Normally, the ovenable containers are thermoformed from a polymeric material. In thermoforming, a sheet of material is preheated to a temperature sufficient to allow the deformation thereof. The sheet is then made to conform to the contours of a mold by such means as vacuum assist, air pressure assist and matched mold assist. Thermoforming is a desirable method of producing thin wall articles.

Conventional materials used to produce thermoformed articles such as food trays include polymers such as polyethylene terephthalate. U.S. Pat. No. 3,960,807 teaches a process for thermoforming articles from a composition comprising a crystallizable polyester, a crack stopping agent and a nucleating agent. The crack stopping agent improves impact strength, and the nucleating agent provides faster crystallization. Crystallization is necessary to achieve high temperature stability.

Also of interest in U.S. Pat. No. 4,463,121 which teaches thermoforming thin-walled articles from a composition consisting of polyethylene terephthalate, a polyolefin and optionally, a heat stabilizer such as a hindered phenol. This patent teaches "higher molecular weights, as measured by increased intrinsic viscosities tend to display greater strength than lower molecular weight polyesters. When working with moderate and high molecular weight polyesters, higher crystallinity is used to increase tensile strength; however, flexural properties then diminish and the polyester becomes stiff and brittle. For any particular use of polyesters, therefore, the particular composition of materials and parameters must be carefully selected". Certain phosphate salts are known stabilizers for vinyl polymers in which they act as acid acceptors. However, it is not believed to be known in the art that they are effective antioxidants for polyesters.

Applicants have now discovered that selected phosphate salts, namely CaHPO4 and Na2 HPO4, provide improved thermo-oxidative stability to articles thermoformed from polyesters described herein. Applicants have discovered an article thermoformed from a high molecular weight polyester having high tensile strength, yet having the ability to retain its flexibility and impact resistance when subjected to high oven temperatures. In these articles, it is necessary that the polyester contain repeating units from particular dicarboxylic acids(s) and a particular glycol, and have a high inherent viscosity indicating high molecular weight. In accordance with this invention, the article contains a heat stabilizer system which will prevent brittleness when subjected to high oven temperatures. Furthermore, articles thermoformed from the polyesters in accordance with this invention retain their toughness even after being subjected to very low temperatures (about -20 F.) following being subjected to high oven temperatures of about 450 F. Contrary to the teachings of the art with polyethylene terephthalate, crack stopping agents or impact strength-improving additives are not necessary with the present invention.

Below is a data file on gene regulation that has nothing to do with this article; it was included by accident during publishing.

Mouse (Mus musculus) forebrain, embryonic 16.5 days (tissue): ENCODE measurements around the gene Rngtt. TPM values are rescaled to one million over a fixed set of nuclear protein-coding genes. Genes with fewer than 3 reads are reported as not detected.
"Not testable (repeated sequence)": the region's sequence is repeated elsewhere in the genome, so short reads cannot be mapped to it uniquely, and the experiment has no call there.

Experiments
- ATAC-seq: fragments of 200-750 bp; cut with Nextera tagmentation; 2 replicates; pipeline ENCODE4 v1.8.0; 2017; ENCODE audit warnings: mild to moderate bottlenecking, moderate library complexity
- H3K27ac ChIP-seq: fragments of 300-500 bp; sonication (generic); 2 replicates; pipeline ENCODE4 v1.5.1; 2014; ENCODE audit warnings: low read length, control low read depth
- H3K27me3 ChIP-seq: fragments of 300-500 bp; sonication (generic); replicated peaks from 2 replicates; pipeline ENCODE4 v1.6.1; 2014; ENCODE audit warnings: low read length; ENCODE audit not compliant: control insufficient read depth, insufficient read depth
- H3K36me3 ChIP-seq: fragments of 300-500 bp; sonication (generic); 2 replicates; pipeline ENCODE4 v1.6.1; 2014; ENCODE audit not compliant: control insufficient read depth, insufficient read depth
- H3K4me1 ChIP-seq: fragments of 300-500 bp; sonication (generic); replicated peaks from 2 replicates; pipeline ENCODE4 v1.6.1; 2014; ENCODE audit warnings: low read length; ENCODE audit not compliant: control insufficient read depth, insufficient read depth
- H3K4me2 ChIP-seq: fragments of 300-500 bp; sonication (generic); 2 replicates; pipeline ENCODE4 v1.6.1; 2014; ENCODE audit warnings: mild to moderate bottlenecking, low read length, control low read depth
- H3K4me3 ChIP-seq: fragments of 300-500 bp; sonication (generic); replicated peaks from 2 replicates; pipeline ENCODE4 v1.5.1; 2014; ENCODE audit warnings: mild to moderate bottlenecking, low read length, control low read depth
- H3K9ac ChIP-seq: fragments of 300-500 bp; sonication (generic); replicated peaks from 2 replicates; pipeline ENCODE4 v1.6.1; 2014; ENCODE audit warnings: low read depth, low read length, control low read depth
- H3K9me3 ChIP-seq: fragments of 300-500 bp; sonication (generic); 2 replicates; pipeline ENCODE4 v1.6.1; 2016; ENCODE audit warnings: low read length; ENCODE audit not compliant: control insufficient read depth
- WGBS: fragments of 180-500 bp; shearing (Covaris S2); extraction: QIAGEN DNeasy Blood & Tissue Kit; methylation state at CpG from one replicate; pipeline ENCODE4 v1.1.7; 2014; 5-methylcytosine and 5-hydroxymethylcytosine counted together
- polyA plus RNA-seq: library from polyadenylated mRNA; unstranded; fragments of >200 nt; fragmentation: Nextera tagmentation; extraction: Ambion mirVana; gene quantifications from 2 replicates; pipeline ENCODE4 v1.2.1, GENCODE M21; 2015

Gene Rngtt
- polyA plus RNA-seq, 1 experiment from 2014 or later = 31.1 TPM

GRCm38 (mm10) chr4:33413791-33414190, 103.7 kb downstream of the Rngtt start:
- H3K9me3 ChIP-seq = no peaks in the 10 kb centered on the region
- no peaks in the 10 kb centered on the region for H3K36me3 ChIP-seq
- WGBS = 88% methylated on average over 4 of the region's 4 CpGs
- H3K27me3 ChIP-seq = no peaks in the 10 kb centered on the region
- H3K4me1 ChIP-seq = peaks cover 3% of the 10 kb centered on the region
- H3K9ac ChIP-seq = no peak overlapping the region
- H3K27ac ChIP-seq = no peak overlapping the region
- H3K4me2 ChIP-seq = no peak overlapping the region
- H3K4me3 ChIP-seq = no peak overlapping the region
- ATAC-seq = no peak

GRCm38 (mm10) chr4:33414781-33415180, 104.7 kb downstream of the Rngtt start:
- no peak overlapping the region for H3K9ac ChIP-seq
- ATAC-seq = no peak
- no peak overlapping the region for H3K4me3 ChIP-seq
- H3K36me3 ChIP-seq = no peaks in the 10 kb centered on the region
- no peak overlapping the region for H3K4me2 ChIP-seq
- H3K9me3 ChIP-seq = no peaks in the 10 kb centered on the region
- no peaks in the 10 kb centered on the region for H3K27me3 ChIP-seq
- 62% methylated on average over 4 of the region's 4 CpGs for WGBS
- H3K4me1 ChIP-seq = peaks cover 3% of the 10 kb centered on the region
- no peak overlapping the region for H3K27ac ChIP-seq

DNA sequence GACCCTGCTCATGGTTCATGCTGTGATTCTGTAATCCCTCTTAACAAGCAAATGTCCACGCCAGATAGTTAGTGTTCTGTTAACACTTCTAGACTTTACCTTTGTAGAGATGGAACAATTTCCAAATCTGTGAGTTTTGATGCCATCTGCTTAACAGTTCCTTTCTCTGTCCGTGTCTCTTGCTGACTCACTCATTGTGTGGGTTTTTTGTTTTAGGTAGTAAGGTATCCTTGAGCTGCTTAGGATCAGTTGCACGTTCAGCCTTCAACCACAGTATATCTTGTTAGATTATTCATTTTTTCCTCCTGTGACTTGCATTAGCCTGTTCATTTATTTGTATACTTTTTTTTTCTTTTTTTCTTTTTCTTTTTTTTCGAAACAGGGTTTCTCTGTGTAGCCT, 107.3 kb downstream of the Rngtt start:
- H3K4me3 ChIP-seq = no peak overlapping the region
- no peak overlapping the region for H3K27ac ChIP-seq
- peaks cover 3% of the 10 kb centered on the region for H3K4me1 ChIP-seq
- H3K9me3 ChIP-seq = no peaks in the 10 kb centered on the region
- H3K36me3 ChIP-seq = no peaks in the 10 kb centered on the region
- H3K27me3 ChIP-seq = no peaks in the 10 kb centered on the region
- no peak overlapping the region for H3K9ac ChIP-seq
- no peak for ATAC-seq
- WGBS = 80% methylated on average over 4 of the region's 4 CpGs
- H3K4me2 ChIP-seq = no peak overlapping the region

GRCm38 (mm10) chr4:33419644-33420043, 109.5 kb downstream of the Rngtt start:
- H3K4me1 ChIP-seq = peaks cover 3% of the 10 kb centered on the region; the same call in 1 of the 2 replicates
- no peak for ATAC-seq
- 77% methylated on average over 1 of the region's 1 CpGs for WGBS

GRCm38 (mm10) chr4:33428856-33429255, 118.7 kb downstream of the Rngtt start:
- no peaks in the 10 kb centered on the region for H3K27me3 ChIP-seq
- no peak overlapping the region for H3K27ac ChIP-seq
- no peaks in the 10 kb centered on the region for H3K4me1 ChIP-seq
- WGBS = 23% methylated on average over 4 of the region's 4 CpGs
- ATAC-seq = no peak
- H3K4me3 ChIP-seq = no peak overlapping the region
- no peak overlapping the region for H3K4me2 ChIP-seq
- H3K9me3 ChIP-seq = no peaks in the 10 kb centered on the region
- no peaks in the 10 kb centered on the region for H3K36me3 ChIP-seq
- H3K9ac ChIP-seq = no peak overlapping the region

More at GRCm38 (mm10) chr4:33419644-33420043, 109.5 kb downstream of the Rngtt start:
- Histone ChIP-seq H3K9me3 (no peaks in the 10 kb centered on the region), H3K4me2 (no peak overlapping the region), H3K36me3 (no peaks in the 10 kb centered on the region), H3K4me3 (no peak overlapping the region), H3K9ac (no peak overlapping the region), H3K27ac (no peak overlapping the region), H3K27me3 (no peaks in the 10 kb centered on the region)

DISCLOSURE OF THE INVENTION

It has now been found that certain phosphate salts, when used in combination with hindered phenols and thio ethers or esters provide stability comparable to that obtained using commercially available phosphorous compounds such as phosphites.

According to the present invention, there is provided a shaped, thin-walled, thermoformed, heat-set article, the composition of which comprises:

(a) a crystallizable polyester having repeating units from at least 85 mol % terephthalic acid and repeating units from at least 90 mol % 1,4-cyclohexanedimethanol, the total dicarboxylic acid mol % and the total glycol mol % each being 100 mol %, said polyester having an inherent viscosity (I.V.) of about 0.7-1.1, and

(b) a heat stabilizing amount of an antioxidant system comprising a hindered phenol, a thio ether or ester, and calcium phosphate or sodium phosphate.

Preferably, the polyesters may also contain up to about 15 mol % repeating units from isophthalic acid. The polyester may also be modified with small amounts (less than about 10%) of other conventional dicarboxylic acids and aliphatic or alicyclic glycols. Other dicarboxylic acids which may be used include aliphatic, cycloaliphatic or aromatic acids having 2 to 20 carbon atoms, and aliphatic or cycloaliphatic glycols having 2 to 12 carbon atoms. These polyesters may be produced using conventional polyesterification procedures described, for example, in U.S. Pat. No. 3,305,604 and U.S. Pat. No. 2,901,460 the disclosures of which are incorporated herein by reference. Of course, esters of the acids (e.g., dimethyl terephthalate) may be used in producing the polyesters. It is also very desirable in the present invention for the I.V. of the polyester to be high, i.e., in the range of about 0.87-1.1. Preferably, the high I.V.'s are attained by melt phase polymerization followed by conventional solid state polymerization.